And yet … no matter how many studies prove the brain’s preeminence, we – who, like candies, have a hard nut of the primitive tucked inside our coating of rationality, always ready to get stuck in our scientific teeth – refuse to fully believe it. It is to the displaced, status-lowered heart that we turn to explain ourselves. We can be heartsick, an important action is heartfelt, when we are courageous we have heart, or are urged to build courage by taking heart (and, conversely, when we are cowardly or have little faith, we have lost heart or are disheartened); at sad news we come with a heavy heart, when love ends we are heartbroken, with good news we are heartened, joy plays a song in our heart, it is heartily that we grab the gusto, and heartlessly we steal it from others …

broken

And on, and so forth. Science tells us that the heart has nothing to do with these adjectives and adverbs – but just try to replace “heart” with “brain” and see how thuddingly it falls from the lips. “Brainfelt”? “You gotta have brain”? “I come with a heavy brain”? No, don’t think so.

brain

Granted, the brain as Numero Uno is the product of scientific principles that have been around for far fewer years than the centuries, the millennia in which beliefs and superstitions about the capabilities of the heart have existed. Moreover, the brain just doesn’t have the romantic aura that the heart possesses. The brain is the Rodney Dangerfield of major organs – it gets no respect. It’s dull – compared to the kinetic heart, the brain just sits there and does perceptibly nothing, a spongy mass that might as well not be there for all we are aware of it – and, of course, that’s its fault, since it is what allows us to have awareness at all. (To add insult to injury, the most cataclysmic of brain ills – a stroke – is erroneously thought by many people to be something to do with the heart, so much so that medical popularizers have tried to rename it in the public mind as a “brain attack.”) We have a likeable, instantly recognizable, stylized cartoon-version, Be My Valentine drawing of the heart – there is no such vernacular illustration for the brain. (Indeed, we have Valentine’s Day, a celebration of the loving heart; no such brain day exists, unless we’re talking about the College Boards.) The brain struggles for identity because, though it sits, synapses sparking and leaping mere millimeters behind the sensory inlets of our eyes, nose, mouth and ears, we ignore and devalue its powerful and necessary contribution to our very being and believe that we are creatures of the “mind” – something we deem as being different and removed from the brain.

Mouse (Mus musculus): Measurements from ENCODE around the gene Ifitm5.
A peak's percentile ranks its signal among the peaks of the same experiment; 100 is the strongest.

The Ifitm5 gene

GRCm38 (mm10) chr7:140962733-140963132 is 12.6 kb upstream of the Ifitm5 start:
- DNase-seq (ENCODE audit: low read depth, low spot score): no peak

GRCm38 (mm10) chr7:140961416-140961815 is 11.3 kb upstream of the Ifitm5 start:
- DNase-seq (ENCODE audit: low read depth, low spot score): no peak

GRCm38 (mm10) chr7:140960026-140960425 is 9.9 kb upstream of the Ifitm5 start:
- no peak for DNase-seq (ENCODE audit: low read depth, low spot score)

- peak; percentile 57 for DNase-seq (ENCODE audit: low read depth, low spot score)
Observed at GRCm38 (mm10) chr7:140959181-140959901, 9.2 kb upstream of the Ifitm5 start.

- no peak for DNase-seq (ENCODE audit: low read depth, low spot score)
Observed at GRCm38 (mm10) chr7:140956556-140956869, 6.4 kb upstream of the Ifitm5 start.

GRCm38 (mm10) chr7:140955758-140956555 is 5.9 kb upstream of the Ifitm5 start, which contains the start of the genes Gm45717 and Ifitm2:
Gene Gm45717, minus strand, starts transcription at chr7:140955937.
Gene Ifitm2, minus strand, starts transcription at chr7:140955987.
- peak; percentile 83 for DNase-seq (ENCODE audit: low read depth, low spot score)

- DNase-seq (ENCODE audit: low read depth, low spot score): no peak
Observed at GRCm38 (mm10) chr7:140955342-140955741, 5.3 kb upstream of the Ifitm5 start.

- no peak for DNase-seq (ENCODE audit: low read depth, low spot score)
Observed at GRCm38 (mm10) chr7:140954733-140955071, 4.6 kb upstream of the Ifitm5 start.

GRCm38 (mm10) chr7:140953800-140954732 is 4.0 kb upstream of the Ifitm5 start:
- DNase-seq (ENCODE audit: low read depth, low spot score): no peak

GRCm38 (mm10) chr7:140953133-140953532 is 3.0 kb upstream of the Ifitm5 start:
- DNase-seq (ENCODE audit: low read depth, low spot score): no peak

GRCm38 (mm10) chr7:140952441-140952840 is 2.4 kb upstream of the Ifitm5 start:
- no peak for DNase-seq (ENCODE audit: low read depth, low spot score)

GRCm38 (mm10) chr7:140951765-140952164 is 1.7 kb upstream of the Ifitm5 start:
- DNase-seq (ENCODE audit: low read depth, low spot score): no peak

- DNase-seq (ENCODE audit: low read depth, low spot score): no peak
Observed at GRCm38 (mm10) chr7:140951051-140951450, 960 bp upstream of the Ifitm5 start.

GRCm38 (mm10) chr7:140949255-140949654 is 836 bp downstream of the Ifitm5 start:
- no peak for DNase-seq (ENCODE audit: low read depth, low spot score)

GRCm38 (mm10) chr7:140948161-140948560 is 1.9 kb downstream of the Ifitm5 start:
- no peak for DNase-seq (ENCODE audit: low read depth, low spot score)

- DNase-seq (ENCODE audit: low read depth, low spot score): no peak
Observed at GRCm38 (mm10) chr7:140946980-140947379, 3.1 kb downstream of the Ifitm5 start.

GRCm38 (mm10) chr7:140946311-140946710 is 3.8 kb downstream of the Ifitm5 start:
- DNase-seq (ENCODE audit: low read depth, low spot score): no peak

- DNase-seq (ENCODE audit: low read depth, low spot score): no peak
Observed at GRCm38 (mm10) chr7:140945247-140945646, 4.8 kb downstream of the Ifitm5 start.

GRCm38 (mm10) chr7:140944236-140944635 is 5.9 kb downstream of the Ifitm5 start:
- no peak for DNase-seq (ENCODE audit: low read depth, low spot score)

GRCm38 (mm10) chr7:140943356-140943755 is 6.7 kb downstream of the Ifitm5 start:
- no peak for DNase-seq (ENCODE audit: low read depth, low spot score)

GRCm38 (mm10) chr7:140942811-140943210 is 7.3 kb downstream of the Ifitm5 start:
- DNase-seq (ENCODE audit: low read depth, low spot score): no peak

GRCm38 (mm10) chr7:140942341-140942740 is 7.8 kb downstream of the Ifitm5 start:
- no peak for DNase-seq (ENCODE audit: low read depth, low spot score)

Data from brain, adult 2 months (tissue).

The brain, in other words, lacks placeness. The heart is lousy with it – it is, in our minds,  the place. Some of that is because we can feel it, and we can see it causing our chest to rise and fall; it is the first machine within us that we become aware of, and, when it is time for us to end, it has the final word. Moreover, the heart’s placeness has much to do with its actual place, its location – right smack dab in the middle of our body, upfront and vulnerable. The brain is, though right here in our head, tucked away somewhere within a protective shell. In earlier arslocii essays, we spoke about how placeness is a partner with empathy; oddly, though empathy is a function of brain plus experience plus genetics, we rarely think of the brain as an empathetic force or repository, but rather as a cold, analytical mechanism – it is the blood-pumping device called the heart that we see as the font of empathy. And let us not overlook the Hallmark Card-ish sentiment that  within “heart” is “art.”